School Surveillance ConsiderationsAuthor: Ethan Ace, Published on Feb 29, 2012
[Update: For a more in-depth, newer review, see School Video Surveillance Guide]
In education, surveillance has become much more prevalent in the past decade. Prior to that, many schools had no surveillance systems or limited its use to entrances only. This changed as serious incidents, grant funding and public support increased. Now full-blown surveillance systems can be found even in the smallest of schools. In this guide, we will look at design considerations for primary schools (typically grades kindergarten through 4-6). We cover common threats, camera locations, procurement, network considerations, viewing video and product selection.
Elementary schools have a different set of issues than upper grade schools. Student violence and vandalism are less of a concern at these ages. Most threats to schools at the elementary level are external, including:
- Vandalism: Damage and vandalism to a school's exterior are common problems, including graffiti, broken windows, or damage to playground equipment.
- Theft: Computers and AV equipment are the most common targets of theft in schools. Computers especially have become a target, as computer labs are often placed on the first floor, in view of people from the outside, making it easier to "smash and grab".
- Child abduction: A quick search of the internet turns up thousands of results for attempted child abduction from elementary schools, often by parents without custody. Abduction is less likely than theft or vandalism, but the legal and public relations fallout are far more severe.
Though the above are most common, problems at each school will vary. Some with higher grades, such as K-6, may have more issues with interior vandalism and fighting than grades K through 4 schools.
Common Camera Locations
With the above threats in mind, there are a few locations where elementary schools commonly deploy cameras:
- Entrances: All entrances to the building should be covered to capture comings and goings. This includes the main entrance, in addition to entrances used during bus loading and unloading, shipping/receiving doors, and doors which may be used for recess or gym class. These doors are most likely to be held open or left unlocked, potentially becoming an entry point for criminals. This is normally best accomplished with a camera inside the building, focused tightly on the entrance. Many facilities have placed cameras outside the building, aimed entrances for this purpose, but this often results in images of the side or back of subjects' heads, not clear facial images. Wide dynamic cameras should be installed in locations with strong backlighting.
- Building exterior: The exterior of the building, including the building perimeter and play areas, is typically covered to capture vandalism as it happens. Typically this is for forensic use only, as most schools are not staffed at night. The building perimeter is most often covered by cameras aimed from building corners. Fully covering every single exterior wall is often not necessary, as vandalism is far less likely to occur in areas which are under natural surveillance, i.e., close to well-lit streets in residential areas. In these cases, the back of the building or blind spots may be key areas to watch out for.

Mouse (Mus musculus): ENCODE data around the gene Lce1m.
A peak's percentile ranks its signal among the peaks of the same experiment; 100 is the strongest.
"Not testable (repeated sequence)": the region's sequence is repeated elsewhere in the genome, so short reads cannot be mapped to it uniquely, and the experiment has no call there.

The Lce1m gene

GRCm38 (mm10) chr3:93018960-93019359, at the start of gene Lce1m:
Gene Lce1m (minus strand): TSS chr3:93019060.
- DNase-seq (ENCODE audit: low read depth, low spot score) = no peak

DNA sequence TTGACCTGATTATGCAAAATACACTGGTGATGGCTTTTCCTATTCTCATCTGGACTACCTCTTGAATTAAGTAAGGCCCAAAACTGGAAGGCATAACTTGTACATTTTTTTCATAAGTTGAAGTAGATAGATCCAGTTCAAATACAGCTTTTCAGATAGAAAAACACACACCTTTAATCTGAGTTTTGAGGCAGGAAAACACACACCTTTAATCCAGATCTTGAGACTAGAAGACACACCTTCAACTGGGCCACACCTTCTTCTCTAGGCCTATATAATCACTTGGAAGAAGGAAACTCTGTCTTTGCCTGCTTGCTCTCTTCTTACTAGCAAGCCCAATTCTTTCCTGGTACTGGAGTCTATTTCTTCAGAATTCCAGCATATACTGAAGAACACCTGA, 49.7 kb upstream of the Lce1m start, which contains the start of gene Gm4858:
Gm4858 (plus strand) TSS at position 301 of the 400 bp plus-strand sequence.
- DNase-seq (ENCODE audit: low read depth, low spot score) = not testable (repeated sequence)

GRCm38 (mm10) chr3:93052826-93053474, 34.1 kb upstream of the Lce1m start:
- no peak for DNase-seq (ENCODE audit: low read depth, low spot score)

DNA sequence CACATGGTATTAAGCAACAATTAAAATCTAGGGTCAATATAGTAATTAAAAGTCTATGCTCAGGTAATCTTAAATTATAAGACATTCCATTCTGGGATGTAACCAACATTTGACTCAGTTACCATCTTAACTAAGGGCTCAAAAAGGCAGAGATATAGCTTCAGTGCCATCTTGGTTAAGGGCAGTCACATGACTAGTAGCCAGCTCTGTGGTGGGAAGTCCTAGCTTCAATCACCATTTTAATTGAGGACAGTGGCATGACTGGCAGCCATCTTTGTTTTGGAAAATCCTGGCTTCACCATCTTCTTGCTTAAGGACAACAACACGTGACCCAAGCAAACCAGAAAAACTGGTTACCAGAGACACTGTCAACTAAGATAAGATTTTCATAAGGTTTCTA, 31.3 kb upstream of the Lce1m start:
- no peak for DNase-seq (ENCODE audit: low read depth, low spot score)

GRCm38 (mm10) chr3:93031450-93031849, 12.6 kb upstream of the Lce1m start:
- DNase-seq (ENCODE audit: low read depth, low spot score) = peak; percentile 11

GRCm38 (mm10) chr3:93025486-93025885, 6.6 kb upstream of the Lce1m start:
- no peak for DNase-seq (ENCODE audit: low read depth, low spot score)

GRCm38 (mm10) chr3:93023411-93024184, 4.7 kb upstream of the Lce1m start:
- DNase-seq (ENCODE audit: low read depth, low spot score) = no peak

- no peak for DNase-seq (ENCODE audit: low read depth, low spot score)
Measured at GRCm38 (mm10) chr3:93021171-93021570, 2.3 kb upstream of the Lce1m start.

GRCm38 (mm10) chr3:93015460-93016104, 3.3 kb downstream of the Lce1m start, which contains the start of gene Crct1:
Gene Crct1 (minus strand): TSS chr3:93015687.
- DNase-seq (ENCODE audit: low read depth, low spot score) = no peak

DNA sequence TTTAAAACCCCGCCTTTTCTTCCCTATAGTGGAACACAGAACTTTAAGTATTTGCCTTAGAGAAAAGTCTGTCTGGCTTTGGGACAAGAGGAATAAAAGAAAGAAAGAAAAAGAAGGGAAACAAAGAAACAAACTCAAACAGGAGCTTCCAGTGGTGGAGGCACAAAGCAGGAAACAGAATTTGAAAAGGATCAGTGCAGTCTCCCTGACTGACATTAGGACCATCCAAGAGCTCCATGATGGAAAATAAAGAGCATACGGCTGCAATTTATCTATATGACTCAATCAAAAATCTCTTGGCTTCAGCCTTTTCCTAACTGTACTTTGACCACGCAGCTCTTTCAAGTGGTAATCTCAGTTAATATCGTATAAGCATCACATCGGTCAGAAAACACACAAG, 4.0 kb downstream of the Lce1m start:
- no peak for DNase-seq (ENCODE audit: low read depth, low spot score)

- Computer labs: Security is often an afterthought in these labs, with many labs located on the first floor, with unsecured windows and no intrusion detection sensors. This means that breaking a lab window may go undetected until the next morning. For these reasons, cameras are best installed inside of computer labs, paying attention to potential entry points. If the building has an intrusion detection system, as most do, glass break and magnetic sensors should be considered for any windows, and motion detectors for the room. Tying these in to IP cameras via contact closure also allows the VMS system to mark video for quicker retrieval later, and may be used to alert staff to an intrusion in progress.
- Cafeterias: Of all the areas in an elementary school, the cafeteria is the most likely to see student disturbances, simply because no other area gathers as many students at one time. Typically, the cafeteria is covered from multiple angles, such as from corner to corner, though architectural features such as columns and odd-shaped rooms will dictate whether this is preferable. 180- and 360-degree panoramic cameras are also seeing increased use in these areas, as they allow monitoring of a wide area from a single point.
Most IP camera deployments in schools use a dedicated network, instead of connecting to existing switches. Schools at the primary level are more likely to have dated network equipment which would be unsuited to IP video. This does not mean that no coordination with school IT staff is required. In most cases, the security and school LANs are connected, so that principals and other administrative staff may view video on their PCs. If video will be monitored remotely, whether via mobile app or a remote command center, firewalls and/or routers must be configured to allow this traffic. All of these configuration changes require coordination with district IT.